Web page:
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New UCL Centre for study of Decision-Making Uncertainty announced

12 November 2013

NYC Event

UCL is to establish a new Centre for the Study of Decision-Making Uncertainty with an initial $250,000 grant from the Institute for New Economic Thinking.

The new Centre will address the ongoing intellectual and policy challenges unleashed by the global financial crisis, and will be the first in the world to focus on why individuals and groups think and act in specific ways when faced with uncertainty.

Announced during the first international trip of new UCL President and Provost Professor Michael Arthur to the USA, the Institute for New Economic Thinking has also said that it will give $1 in additional funding for every $2 UCL raises from other donors towards the new Centre.

The funding was announced at a high-level roundtable held at European bank BNP Paribas in New York City, organised by UCL in conjunction with UCL alumnus Mark Howard, Head of US Credit Analysis and Strategy at the bank’s offices in New York.

The event saw UCL alumni, friends and corporate partners from across the US gather to hear the thoughts of investor George Soros and former Governor of the Bank of England, Lord King of Lothbury, on the necessity of new economic thinking as the world economy recovers. The event was chaired by UCL President and Provost Professor Michael Arthur.

It will be headed by visiting Professor of Psychoanalysis at UCL, David Tuckett. Professor Tuckett has written extensively on financial markets and risk and the role of the unconscious and emotions in affecting financial decision making. In particular, the Centre will examine the social, psychological and neurobiological factors that affect decision-making in finance and elsewhere.

Professor Tuckett is already working with the Bank of England on several pilot projects, including new methods to measure risk building in financial institutions, similar to the kind which occurred before the financial crisis.

The Centre will also utilise Big Data to build a more accurate picture on a macro scale of financial decision making and sentiment. For example, Professor David Tuckett has recently led research analysing ten years of Reuters news reports about Fannie Mae, revealing a gradual but striking disconnect between conviction and ‘reality’.

Uncertainty is a significantly neglected area of decision making in general – and economic and financial decision-making in particular.

Professor David Tuckett

The research has found that between 2005 and 2007, stories about Fannie Mae became relatively full of excitement and increasingly free of anxiety – share price and sentiment rose together despite the levelling out of actual house prices. This was followed in 2008 with a huge reversal in sentiment which also tracked declines in share prices. It is a revolutionary new approach to economics: systematically showing how narratives develop independently of the facts yet with very real consequences for financial markets.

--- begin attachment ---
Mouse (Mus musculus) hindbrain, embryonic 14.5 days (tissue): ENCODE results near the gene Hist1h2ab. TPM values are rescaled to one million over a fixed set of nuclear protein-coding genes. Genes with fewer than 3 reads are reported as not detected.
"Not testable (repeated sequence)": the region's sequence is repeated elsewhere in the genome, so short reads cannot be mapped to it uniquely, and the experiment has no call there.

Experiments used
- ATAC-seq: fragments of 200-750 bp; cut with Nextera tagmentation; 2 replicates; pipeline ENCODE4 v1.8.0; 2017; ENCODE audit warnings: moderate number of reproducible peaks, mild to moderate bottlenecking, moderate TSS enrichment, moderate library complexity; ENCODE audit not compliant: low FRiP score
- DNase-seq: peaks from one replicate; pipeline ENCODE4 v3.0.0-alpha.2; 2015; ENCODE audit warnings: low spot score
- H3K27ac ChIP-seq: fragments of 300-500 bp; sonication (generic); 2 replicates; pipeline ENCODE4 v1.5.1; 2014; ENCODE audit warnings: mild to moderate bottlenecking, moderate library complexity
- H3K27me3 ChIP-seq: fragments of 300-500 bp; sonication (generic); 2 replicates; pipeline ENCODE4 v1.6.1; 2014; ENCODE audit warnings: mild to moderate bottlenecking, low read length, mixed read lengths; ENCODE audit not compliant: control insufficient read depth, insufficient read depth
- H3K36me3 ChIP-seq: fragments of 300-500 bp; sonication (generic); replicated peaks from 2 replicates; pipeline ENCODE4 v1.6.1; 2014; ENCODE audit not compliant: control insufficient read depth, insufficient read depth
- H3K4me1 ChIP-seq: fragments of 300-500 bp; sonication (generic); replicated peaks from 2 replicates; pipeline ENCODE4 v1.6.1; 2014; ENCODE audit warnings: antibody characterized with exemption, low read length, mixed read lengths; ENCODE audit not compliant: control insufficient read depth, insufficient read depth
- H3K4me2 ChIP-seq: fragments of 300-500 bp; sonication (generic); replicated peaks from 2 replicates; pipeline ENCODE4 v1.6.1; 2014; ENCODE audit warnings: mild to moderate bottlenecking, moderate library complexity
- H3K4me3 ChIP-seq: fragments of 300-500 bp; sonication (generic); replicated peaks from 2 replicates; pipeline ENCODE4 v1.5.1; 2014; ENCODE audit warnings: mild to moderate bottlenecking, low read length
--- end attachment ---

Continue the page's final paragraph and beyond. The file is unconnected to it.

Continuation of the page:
Setting out the need for the Centre and its research in advance of his participation at the roundtable in New York City, George Soros, Co-Founder of the Institute for New Economic Thinking and author of the seminal The Alchemy of Finance, said:

“Economic theory needs to be rethought from the ground up. I am delighted that one of the world’s leading universities has chosen to support David Tuckett. He has already developed some promising approaches. The real economy is the complex and uncertain outcome of human agents interacting reflexively and we need to understand much more about that.”

David Tuckett, Visiting Professor of Psychoanalysis at UCL and new Director of the UCL Centre for the Study of Decision-Making Uncertainty, said:

“Uncertainty is a significantly neglected area of decision making in general – and economic and financial decision-making in particular. We expect further research to throw considerable light on the social, psychological and neurological aspects of the way people manage to develop the conviction to act when things are uncertain and to understand much more about what can go wrong.”

Mark Howard, Head of US Credit Strategy at BNP Paribas and an alumnus of UCL, added:

“BNP Paribas in a leading Global bank and as such we are always looking to improve our understanding of how market participants make decisions and conceive of risk.”

Rob Johnson, President of the Institute for New Economic Thinking, which has pledged an initial grant to fund the Centre, said:

“Economics is a human endeavour, human made with human elements. David Tuckett is well on his way to showing us how different modes of systematic analysis can shed light on the behaviour of the economy and surpass the mechanical economics that should have withered long ago.

“Investors and government officials will all benefit from Tuckett’s insights. As a result, all levels of society will be less likely to be subjected to the bumpy ride of an ill-conceived and poorly regulated financial system architecture built on false premises.”


Image (from left): Professor Michael Arthur (UCL President & Provost), Mervyn King (Former governor of the Bank of England), George Soros (Co-Founder of the Institute for New Economic Thinking), Professor David Tuckett (Director of the UCL Centre for the Study of Decision-Making Uncertainty), Mark Howard (Head of US Credit Strategy at BNP Paribas and an alumnus of UCL)


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